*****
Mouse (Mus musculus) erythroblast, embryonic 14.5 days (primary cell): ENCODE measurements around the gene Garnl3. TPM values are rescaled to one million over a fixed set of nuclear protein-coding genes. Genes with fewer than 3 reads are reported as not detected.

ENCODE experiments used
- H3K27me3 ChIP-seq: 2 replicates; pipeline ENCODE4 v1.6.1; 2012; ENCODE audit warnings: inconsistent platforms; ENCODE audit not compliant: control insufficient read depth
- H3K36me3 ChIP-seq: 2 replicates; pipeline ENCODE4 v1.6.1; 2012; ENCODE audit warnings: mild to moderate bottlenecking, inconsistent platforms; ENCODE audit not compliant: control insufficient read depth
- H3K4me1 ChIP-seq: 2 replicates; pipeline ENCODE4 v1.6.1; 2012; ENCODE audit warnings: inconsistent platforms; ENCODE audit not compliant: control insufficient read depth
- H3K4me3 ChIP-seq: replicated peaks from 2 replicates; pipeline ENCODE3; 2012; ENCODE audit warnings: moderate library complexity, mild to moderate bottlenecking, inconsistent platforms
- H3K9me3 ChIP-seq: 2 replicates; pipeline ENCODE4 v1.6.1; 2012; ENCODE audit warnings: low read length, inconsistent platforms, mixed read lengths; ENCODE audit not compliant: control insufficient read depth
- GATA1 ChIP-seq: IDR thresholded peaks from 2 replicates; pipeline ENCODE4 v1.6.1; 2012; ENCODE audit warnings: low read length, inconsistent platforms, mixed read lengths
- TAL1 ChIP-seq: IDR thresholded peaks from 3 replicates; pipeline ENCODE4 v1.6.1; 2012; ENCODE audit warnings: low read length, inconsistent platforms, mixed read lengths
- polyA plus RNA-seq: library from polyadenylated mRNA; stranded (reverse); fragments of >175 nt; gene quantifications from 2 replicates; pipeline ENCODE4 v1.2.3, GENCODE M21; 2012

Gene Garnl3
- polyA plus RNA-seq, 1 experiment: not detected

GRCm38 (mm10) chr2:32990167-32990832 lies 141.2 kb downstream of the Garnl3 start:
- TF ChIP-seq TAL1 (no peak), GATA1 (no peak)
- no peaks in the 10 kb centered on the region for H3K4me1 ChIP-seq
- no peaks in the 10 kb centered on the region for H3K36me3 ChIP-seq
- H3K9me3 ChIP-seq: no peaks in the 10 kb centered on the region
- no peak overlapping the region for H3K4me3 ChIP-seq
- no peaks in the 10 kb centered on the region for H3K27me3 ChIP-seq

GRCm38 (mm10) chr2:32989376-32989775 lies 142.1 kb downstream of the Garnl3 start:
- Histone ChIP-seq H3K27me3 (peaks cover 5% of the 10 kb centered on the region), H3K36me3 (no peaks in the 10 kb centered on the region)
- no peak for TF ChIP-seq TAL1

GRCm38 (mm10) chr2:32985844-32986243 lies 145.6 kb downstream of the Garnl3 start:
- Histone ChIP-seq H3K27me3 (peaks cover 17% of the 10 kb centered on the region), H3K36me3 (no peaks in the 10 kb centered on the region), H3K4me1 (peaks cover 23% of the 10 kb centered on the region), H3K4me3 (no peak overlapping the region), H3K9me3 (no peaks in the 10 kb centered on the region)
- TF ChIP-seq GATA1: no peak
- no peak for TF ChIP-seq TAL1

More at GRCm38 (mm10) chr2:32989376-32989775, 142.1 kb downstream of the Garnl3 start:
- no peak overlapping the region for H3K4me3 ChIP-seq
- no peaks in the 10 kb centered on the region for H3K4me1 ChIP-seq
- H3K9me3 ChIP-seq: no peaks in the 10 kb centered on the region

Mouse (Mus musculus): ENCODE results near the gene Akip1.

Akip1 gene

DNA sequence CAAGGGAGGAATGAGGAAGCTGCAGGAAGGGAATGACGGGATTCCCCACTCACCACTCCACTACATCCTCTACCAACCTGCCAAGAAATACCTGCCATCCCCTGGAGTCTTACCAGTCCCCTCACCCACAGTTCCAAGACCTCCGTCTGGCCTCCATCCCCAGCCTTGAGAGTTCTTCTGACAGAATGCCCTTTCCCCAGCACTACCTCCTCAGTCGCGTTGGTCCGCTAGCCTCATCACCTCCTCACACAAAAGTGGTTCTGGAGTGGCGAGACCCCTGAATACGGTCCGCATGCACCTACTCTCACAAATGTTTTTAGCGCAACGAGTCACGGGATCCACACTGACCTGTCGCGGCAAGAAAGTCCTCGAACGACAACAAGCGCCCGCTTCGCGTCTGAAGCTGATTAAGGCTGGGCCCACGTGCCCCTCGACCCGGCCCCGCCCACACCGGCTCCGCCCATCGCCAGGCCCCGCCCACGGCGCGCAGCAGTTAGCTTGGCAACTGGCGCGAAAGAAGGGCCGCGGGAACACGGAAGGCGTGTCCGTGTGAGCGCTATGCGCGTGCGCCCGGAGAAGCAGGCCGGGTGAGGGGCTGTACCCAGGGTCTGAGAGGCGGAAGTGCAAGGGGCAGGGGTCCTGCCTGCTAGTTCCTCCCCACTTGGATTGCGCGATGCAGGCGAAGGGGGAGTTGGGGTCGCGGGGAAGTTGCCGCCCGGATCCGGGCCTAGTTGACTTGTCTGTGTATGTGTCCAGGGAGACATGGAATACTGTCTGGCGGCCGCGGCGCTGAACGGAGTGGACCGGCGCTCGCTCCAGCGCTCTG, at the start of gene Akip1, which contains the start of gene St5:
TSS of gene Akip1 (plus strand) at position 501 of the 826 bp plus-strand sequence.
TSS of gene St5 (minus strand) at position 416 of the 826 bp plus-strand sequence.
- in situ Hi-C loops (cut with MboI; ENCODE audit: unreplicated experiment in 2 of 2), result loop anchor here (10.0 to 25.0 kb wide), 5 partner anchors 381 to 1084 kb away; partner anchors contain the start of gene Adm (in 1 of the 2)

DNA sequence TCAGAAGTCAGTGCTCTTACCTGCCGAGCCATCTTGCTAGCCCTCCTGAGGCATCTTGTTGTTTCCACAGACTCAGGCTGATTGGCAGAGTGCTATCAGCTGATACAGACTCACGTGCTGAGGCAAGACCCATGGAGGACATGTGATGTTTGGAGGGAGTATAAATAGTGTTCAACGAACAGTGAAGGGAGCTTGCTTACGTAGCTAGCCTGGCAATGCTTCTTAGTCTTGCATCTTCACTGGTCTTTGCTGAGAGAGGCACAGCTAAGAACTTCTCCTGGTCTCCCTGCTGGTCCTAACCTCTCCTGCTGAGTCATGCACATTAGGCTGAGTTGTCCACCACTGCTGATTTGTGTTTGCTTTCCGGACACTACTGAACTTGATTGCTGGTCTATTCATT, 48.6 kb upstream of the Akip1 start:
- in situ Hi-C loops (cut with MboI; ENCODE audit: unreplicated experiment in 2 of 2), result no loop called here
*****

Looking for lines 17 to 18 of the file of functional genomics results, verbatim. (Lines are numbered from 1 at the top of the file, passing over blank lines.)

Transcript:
- H3K9me3 ChIP-seq: no peaks in the 10 kb centered on the region
- no peak overlapping the region for H3K4me3 ChIP-seq